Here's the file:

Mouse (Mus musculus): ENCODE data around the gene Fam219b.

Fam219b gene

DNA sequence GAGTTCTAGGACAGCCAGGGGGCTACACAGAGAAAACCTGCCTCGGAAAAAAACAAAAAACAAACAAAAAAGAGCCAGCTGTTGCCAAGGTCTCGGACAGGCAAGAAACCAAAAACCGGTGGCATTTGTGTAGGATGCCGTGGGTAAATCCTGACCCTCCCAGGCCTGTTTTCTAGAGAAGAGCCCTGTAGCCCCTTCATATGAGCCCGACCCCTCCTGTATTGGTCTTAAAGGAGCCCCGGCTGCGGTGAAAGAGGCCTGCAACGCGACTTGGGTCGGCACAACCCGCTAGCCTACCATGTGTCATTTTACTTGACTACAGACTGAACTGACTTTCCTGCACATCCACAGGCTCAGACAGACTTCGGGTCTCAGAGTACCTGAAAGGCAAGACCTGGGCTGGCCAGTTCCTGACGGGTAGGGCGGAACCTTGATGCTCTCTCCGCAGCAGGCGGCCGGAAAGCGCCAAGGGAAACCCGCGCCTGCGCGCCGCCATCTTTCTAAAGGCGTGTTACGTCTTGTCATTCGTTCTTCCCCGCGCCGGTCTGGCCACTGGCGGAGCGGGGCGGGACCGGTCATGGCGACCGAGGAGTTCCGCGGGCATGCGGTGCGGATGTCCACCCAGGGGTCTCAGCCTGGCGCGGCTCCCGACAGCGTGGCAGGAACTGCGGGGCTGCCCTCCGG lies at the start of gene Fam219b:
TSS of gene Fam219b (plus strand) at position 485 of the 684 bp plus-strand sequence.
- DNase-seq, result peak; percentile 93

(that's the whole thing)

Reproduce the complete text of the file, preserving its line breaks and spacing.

Mouse (Mus musculus): ENCODE data around the gene Fam219b.

Fam219b gene

DNA sequence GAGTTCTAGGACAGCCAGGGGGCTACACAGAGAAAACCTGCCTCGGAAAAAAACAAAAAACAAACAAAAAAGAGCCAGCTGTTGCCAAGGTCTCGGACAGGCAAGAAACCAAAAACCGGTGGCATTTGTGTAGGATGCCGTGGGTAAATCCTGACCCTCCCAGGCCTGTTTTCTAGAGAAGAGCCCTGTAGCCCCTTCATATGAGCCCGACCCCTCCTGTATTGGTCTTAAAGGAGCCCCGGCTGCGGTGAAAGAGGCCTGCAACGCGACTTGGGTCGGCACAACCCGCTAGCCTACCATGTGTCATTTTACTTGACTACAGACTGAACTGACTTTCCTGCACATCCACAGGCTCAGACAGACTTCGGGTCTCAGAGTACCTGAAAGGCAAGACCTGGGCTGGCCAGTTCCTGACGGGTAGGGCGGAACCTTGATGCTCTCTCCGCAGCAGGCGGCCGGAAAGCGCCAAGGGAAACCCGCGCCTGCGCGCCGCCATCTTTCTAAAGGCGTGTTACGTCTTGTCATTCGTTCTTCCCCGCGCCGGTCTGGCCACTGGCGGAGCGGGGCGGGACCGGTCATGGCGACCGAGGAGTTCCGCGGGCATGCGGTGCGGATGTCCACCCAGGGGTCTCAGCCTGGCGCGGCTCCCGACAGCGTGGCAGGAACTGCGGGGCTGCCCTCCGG lies at the start of gene Fam219b:
TSS of gene Fam219b (plus strand) at position 485 of the 684 bp plus-strand sequence.
- DNase-seq, result peak; percentile 93